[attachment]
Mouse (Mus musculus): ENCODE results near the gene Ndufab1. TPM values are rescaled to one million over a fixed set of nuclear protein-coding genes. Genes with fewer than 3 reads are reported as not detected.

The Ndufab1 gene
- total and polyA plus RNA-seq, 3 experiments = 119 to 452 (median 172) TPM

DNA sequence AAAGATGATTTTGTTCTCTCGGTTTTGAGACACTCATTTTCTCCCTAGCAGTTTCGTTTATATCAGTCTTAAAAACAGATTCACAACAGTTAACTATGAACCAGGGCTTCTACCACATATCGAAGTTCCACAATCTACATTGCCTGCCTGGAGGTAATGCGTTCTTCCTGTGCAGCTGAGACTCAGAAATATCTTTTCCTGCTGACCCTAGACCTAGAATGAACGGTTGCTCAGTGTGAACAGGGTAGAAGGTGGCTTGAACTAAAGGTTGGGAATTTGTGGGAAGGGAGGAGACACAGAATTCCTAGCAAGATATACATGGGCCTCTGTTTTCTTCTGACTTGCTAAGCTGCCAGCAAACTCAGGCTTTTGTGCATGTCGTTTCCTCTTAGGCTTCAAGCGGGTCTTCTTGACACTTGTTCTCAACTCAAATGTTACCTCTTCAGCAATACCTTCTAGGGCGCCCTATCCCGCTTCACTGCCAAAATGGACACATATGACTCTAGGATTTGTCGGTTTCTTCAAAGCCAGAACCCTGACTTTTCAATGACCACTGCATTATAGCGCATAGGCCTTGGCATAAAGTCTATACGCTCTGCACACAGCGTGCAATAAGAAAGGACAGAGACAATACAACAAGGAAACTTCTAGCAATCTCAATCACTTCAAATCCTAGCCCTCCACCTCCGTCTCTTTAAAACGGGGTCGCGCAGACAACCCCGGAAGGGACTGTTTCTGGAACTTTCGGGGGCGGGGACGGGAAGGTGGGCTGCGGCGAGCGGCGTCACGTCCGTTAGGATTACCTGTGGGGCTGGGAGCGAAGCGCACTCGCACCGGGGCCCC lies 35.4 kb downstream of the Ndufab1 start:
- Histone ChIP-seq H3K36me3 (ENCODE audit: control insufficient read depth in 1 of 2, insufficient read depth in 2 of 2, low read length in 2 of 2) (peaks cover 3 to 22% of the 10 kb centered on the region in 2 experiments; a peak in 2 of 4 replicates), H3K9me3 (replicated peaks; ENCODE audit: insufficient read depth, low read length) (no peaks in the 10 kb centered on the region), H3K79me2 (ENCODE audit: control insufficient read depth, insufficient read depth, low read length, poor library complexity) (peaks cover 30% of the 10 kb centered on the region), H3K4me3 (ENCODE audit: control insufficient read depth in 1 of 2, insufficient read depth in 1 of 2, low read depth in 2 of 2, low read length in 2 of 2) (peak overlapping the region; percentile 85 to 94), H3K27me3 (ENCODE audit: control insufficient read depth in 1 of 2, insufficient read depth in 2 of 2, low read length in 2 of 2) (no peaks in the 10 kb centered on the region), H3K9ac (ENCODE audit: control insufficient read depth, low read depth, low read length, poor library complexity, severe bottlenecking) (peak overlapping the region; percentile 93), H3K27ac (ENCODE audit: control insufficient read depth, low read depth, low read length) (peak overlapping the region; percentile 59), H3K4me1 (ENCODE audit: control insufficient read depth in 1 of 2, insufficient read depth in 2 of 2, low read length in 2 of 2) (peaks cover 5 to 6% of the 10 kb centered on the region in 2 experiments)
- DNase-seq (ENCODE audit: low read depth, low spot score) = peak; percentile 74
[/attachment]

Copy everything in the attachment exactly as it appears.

Mouse (Mus musculus): ENCODE results near the gene Ndufab1. TPM values are rescaled to one million over a fixed set of nuclear protein-coding genes. Genes with fewer than 3 reads are reported as not detected.

The Ndufab1 gene
- total and polyA plus RNA-seq, 3 experiments = 119 to 452 (median 172) TPM

DNA sequence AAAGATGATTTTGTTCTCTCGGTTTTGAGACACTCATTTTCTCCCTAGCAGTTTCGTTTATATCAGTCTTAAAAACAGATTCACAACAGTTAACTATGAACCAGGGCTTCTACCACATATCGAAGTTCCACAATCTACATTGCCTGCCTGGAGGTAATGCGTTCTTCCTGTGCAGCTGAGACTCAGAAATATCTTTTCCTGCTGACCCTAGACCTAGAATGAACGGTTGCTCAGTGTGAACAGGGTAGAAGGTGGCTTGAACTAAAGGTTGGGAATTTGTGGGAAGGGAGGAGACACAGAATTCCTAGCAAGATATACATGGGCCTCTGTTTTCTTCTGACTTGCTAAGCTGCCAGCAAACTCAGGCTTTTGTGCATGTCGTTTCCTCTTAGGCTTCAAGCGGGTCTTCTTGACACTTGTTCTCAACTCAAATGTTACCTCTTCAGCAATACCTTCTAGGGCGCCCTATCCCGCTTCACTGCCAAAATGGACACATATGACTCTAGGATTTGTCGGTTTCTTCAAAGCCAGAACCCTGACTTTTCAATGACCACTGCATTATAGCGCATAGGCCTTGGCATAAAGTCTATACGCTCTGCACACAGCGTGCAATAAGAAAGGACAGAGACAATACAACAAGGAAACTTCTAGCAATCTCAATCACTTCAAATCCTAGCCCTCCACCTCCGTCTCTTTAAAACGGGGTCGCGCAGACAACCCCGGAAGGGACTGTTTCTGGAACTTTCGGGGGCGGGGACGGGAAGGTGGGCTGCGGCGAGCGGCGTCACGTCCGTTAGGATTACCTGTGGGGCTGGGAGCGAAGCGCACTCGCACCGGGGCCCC lies 35.4 kb downstream of the Ndufab1 start:
- Histone ChIP-seq H3K36me3 (ENCODE audit: control insufficient read depth in 1 of 2, insufficient read depth in 2 of 2, low read length in 2 of 2) (peaks cover 3 to 22% of the 10 kb centered on the region in 2 experiments; a peak in 2 of 4 replicates), H3K9me3 (replicated peaks; ENCODE audit: insufficient read depth, low read length) (no peaks in the 10 kb centered on the region), H3K79me2 (ENCODE audit: control insufficient read depth, insufficient read depth, low read length, poor library complexity) (peaks cover 30% of the 10 kb centered on the region), H3K4me3 (ENCODE audit: control insufficient read depth in 1 of 2, insufficient read depth in 1 of 2, low read depth in 2 of 2, low read length in 2 of 2) (peak overlapping the region; percentile 85 to 94), H3K27me3 (ENCODE audit: control insufficient read depth in 1 of 2, insufficient read depth in 2 of 2, low read length in 2 of 2) (no peaks in the 10 kb centered on the region), H3K9ac (ENCODE audit: control insufficient read depth, low read depth, low read length, poor library complexity, severe bottlenecking) (peak overlapping the region; percentile 93), H3K27ac (ENCODE audit: control insufficient read depth, low read depth, low read length) (peak overlapping the region; percentile 59), H3K4me1 (ENCODE audit: control insufficient read depth in 1 of 2, insufficient read depth in 2 of 2, low read length in 2 of 2) (peaks cover 5 to 6% of the 10 kb centered on the region in 2 experiments)
- DNase-seq (ENCODE audit: low read depth, low spot score) = peak; percentile 74